Today is Thursday, Oct. 24, the 297th day of 2013. There are 68 days left in the year.
On this date in:
1537: Jane Seymour, the third wife of England’s King Henry VIII, dies 12 days after giving birth to Prince Edward, later King Edward VI.
1648: The Peace of Westphalia ends the Thirty Years War and effectively destroys the Holy Roman Empire.
1861: The first transcontinental telegraph message is sent by Chief Justice Stephen J. Field of California from San Francisco to President Abraham Lincoln in Washington, D.C., over a line built by the Western Union Telegraph Co.
1939: Nylon stockings are first sold publicly in Wilmington, Del.
1940: The 40-hour work week goes into effect under the Fair Labor Standards Act of 1938.
1945: The United Nations officially comes into existence as its charter takes effect.
1952: Republican presidential candidate Dwight D. Eisenhower declares in Detroit, “I shall go to Korea” as he promises to end the conflict. (He makes the visit over a month later.)
1962: A naval quarantine of Cuba ordered by President John F. Kennedy goes into effect during the missile crisis; the blockade is aimed at interdicting the delivery of offensive weapons to the island.
1972: Hall of Famer Jackie Robinson, who’d broken Major League Baseball’s color barrier in 1947, dies in Stamford, Conn., at age 53.
1987: Thirty years after it was expelled, the Teamsters union is welcomed back into the AFL-CIO. (However, the Teamsters disafilliate themselves from the AFL-CIO in 2005.)
1989: Former television evangelist Jim Bakker is sentenced by a judge in Charlotte, N.C., to 45 years in prison for fraud and conspiracy. (The sentence is later reduced to eight years; it is further reduced to four for good behavior.)
1991: “Star Trek” creator Gene Roddenberry dies in Santa Monica, Calif., at age 70.
1992: The Toronto Blue Jays become the first non-U.S. team to win the World Series by defeating the Atlanta Braves, 4-3, in Game 6.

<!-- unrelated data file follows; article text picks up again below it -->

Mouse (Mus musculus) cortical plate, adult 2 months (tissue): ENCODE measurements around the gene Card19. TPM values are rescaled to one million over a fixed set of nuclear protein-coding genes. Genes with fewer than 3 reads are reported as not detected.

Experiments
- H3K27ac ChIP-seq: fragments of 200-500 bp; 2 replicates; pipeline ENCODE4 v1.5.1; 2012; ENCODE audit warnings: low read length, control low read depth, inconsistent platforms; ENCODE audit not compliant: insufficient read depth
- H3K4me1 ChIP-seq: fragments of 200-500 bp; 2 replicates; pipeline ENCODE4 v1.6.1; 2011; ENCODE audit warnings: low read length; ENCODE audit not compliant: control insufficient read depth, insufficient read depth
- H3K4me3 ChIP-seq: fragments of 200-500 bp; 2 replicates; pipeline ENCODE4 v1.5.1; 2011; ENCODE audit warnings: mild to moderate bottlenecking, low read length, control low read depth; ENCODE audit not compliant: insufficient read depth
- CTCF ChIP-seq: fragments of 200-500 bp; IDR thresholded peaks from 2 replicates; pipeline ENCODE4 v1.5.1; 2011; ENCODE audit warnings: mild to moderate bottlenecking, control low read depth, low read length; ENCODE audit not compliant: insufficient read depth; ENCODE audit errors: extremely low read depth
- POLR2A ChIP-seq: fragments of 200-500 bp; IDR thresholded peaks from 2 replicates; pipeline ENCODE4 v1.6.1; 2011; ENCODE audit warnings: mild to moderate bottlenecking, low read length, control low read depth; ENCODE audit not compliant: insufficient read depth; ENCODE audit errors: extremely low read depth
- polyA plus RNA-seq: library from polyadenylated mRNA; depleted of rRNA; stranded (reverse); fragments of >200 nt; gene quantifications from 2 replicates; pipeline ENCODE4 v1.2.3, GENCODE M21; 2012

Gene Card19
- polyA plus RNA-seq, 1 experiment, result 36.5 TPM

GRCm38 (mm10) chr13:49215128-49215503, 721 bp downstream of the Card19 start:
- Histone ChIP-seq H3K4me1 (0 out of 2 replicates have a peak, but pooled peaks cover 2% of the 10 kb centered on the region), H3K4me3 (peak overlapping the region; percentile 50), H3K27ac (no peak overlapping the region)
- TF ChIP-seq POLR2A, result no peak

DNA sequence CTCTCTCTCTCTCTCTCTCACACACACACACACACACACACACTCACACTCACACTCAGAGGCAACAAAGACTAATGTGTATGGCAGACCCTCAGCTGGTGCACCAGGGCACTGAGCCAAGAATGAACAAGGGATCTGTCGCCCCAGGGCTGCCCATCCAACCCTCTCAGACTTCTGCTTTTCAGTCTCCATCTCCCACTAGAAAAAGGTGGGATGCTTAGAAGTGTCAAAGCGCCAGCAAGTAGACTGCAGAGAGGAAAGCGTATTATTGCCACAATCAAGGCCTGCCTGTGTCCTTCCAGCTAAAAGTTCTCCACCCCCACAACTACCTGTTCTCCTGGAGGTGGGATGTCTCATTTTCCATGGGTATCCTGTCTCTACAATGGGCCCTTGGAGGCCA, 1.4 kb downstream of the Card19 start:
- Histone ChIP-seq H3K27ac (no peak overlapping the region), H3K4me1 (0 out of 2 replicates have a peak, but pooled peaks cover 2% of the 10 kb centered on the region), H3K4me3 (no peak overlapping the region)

2002: Authorities arrest Army veteran John Allen Muhammad and teenager Lee Boyd Malvo near Myersville, Md., in connection with the Washington-area sniper attacks.
2003: Three Concordes swoop into London’s Heathrow Airport, joining in a spectacular finale to the era of luxury supersonic jet travel.
International donors pledge more than $33 billion for Iraq’s reconstruction in the next four years — nearly two-thirds of it from the United States.
Tiger Woods matches the 55-year-old standard set by Byron Nelson by making the cut in his 113th consecutive PGA Tour event.
2008: Singer-actress Jennifer Hudson’s mother and brother are found slain in their Chicago home; the body of her 7-year-old nephew is found three days later. (Hudson’s estranged brother-in-law has been arrested in the killings.)
A Russian Soyuz capsule touches down in Kazakhstan after delivering the first two men to follow their fathers into space, a Russian and an American, to the international space station.
1988: A new poll shows that Republican George Voinovich has reduced the vast lead once held by Democratic U.S. Sen. Howard Metzenbaum.
Harry Meshel, Ohio Senate majority leader and chairman of the Michael S. Dukakis campaign in Ohio, says a high turnout would be the key to a Dukakis victory in the state.
Warren city residents will get to vote in November on whether the state can build the $35 million Trumbull Correctional Institution in the city.
1973: P&H Realty will build a 17,600 sq. ft., one-story office building complex costing about $500,000 for the IRS and Social Security Administration at the corner of E. Boardman and Walnut streets downtown.
With only two days to go in its campaign, the Youngstown Area United Appeal is $700,000 short of its $1.9 million goal.
The Ohio Supreme Court rules that a post office box number cannot be used to fill the residency requirement of the state’s voter registration law.
1963: Youngstown police and firemen bring reinforcements in a stepped-up campaign to wrest pay increases from city council, with their wives and children carrying placards urging quick approval of raises.
Cleveland police believe numbers writer Donald King was the source of a tip about his operations after there was unusually high play on the winning number. Because police confiscated all the betting slips, the numbers operator will save about $30,000 in payouts.
A powerful Pittsburgh financial group that once held a heavy interest in General Fireproofing Co. and unsuccessfully sought control is back, placing three members on the board of directors in a surprise move.
1938: More than 50 water colors by professional and amateur Mahoning Valley artists are displayed in the exhibit of combined art clubs at the Butler Art Institute. Among the notable entries are a weather-beaten farmhouse by Paul Hendricks of Canfield and the “Walnut St. Grade Crossing” by Francis Stansbury of Youngstown.
The Youngstown YMCA opens its 1938 membership drive during a banquet attended by 250 men.
Ohio Finance Director M. Ray Allison and Auditor Joseph T. Ferguson disagree on whether Ohio has the money to pay the state’s $1,479,000 share of Social Security pensions. The federal share is $1,575,000.